I can’t get the stench of urine out of my nostrils. It’s the smell of fear, anger and humiliation.
I smelt it last night, when I spoke to the refugees outside Caledon Square police station. I saw it running thick in the gutters a couple of feet away from where people were sleeping. I smelt it again this morning, when I went round to advise them that lawyers and press were about to visit to take statements. The refugees were preparing to embark on a hunger strike. Theo, a published author from the DRC, was standing on a milk crate, addressing his comrades. They were refusing to abandon the pavement, in protest at their treatment by the government.
There must have been a whole lot of developments during the day which I was unable to track, as this evening they were being driven to a community hall in Sea Point, awaiting a visit by the provincial premier or his representative.
After talking to the refugees at Caledon Square, I crossed the road to the District Six Museum, to request they open up toilet facilities. Filled with righteous indignation at the doors I’d found barred the night before, I embarrassed myself fairly thoroughly, as it turned out the side doors had been open, and the museum staff had been doing a great deal for the refugees.
Then I drove out with another volunteer to assessments of the refugee sites, one of several teams with that task today. We expected to see signs of misery, and to run into obstructive and unpleasant officials. Fortunately we did not. Others, however, did.
Silwerstroom, which is one of the six official city camps, is 45 mins drive out of the city, north, near Atlantis. It’s a resort. Now there are six large tents erected there, the kind events management people erect for banquets. Carpets cover the earth.
The site was created to cater for 2000 people. Fortunately, only 250 are there, and in what seemed like relatively decent conditions, though as the rain pours down now, I dread to think how miserable they must be. Though they have many blankets and sleeping mats, many said they’d been terribly cold at night, and I know from experience how cold it can get right next to the Atlantic, even in the middle of summer.
The Red Cross is now leading efforts to feed people, albeit inconsistently. They get just two meals a day, and the ‘brunch’ we saw served late at 12.15 was little more than two slices of bread.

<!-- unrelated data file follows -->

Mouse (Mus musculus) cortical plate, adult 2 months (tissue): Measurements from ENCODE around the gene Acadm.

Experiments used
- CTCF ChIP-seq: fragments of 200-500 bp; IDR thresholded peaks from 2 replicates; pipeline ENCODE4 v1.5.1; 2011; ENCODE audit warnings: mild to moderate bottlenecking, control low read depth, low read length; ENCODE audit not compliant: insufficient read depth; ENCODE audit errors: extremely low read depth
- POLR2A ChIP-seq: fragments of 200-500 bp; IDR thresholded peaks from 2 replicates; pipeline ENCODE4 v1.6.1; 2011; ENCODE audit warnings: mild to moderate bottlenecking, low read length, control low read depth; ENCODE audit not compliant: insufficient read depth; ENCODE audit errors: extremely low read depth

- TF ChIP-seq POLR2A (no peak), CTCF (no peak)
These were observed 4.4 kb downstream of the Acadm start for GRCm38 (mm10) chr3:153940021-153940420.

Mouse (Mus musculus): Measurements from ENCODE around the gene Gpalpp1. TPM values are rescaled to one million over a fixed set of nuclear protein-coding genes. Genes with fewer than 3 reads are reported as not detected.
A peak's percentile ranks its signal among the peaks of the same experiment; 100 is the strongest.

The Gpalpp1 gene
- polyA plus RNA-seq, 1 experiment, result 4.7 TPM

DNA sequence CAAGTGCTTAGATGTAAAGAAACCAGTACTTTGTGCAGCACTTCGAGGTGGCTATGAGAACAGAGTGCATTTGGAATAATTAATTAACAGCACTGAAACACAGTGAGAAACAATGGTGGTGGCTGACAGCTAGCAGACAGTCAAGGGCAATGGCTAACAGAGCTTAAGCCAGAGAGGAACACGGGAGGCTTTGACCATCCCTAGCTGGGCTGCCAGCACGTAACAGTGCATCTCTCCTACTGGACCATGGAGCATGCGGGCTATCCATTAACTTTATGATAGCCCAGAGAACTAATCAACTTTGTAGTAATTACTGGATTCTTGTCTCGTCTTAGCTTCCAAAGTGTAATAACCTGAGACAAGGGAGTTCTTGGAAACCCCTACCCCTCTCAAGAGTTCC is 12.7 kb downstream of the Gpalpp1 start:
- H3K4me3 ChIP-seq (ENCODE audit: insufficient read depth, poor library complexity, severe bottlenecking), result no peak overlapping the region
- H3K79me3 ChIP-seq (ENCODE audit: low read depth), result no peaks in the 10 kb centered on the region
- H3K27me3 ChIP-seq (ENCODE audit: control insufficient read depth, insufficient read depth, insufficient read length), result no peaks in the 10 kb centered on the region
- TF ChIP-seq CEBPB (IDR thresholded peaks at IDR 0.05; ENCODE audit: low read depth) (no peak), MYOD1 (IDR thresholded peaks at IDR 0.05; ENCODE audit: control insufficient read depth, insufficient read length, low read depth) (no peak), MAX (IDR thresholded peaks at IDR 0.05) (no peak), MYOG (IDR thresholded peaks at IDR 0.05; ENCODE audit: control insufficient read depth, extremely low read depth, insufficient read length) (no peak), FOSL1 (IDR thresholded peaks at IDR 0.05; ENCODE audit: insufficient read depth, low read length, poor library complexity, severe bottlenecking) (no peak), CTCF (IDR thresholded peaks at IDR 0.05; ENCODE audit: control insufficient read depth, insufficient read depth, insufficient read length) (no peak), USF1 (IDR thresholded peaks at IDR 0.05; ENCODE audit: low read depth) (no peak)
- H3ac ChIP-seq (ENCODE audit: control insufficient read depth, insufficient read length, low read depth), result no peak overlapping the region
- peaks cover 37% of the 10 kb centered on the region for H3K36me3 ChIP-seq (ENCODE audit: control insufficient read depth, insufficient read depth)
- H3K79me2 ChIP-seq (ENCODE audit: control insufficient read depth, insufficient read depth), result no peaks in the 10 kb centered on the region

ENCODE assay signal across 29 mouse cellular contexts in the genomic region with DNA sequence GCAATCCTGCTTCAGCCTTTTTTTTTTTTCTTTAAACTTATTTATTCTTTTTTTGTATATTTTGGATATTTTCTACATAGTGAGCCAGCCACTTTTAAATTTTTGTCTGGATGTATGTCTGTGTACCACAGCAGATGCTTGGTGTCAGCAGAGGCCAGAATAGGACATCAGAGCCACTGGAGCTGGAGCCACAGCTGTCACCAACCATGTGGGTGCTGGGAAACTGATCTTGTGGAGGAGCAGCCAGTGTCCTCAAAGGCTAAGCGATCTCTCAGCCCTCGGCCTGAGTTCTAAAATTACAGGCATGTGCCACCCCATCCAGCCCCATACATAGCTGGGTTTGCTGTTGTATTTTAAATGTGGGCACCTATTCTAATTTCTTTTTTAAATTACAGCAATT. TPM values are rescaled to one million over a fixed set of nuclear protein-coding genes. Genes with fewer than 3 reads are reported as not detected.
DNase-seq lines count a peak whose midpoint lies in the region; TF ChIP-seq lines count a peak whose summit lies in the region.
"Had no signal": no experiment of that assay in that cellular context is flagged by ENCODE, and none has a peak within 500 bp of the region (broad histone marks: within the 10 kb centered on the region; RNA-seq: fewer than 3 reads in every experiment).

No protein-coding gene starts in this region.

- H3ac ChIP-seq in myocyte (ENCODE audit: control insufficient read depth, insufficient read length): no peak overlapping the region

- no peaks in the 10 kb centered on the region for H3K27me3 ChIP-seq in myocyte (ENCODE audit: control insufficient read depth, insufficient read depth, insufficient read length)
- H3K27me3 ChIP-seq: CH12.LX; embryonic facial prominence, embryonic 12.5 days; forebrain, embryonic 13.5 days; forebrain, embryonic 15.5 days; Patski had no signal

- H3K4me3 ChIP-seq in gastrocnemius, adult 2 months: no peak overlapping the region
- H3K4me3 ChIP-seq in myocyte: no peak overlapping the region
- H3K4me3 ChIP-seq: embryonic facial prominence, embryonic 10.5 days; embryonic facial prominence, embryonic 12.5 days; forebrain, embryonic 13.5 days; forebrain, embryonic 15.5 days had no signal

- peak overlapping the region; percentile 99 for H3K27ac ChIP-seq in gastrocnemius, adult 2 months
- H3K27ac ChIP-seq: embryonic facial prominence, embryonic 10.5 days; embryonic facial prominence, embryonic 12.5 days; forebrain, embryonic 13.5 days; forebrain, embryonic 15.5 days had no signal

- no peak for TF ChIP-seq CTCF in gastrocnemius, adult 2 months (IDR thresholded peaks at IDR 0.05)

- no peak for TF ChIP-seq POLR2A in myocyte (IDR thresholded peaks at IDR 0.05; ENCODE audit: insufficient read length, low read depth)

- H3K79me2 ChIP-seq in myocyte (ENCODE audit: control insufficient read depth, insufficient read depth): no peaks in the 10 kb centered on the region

Officials from the Department of Home Affairs were visiting. One of the DRC refugees pointed at one of them, and said he had told her that her son, born in South Africa, is not a South African national.
Many of them came from Du Noon, and again I heard reports of how police in that area had collaborated in the looting of their homes and shops. The refugees now have a fairly universal distrust and fear of black South Africans, by all accounts. At one of the sites, some were threatened with throat slitting gestures by people erecting tents. Officials running some of the sites are siphoning off supplies and selling them or giving them away to non-refugees.
We then visited several churches in Rondebosch, Claremont and Mowbray, each housing between 20 and 100 people. In all of them, the local communities had provided amazing support. At one church in Claremont, doctors, even counsellors, had been organised. There are many hundreds of people around the city working very hard to support other refugees in similar circumstances.
But the situations do vary. Twenty people holed up in a church in Mowbray will not venture onto the streets. They were hounded by an angry mob outside a church right in the middle of Cape Town, an incident which has gone completely unreported it seems.
The vast majority of refugees seem to be Zimbabwean and Congolese. In other words, from two of the most conflict-ridden countries in the region.
Someone from TAC this evening heard the following statement from one of the refugees departing the pavement at Caledon Square. They embarked on the buses in terrible fear, dreading where they might actually be taken. This man, a Burundian, spoke along these lines:
“Many of us have been running all our lives. Since I was six, I have been surrounded by death. I escaped genocide in Burundi to go to Rwanda. I fled genocide in Rwanda to the DRC, and fled from mass killings there to return to Rwanda. From there, I went to Tanzania, and then came to South Africa. Now, this happens, and I must flee again.”
Here’s a New York Times article on everything that’s happening, written in their customary remote and genteel tones.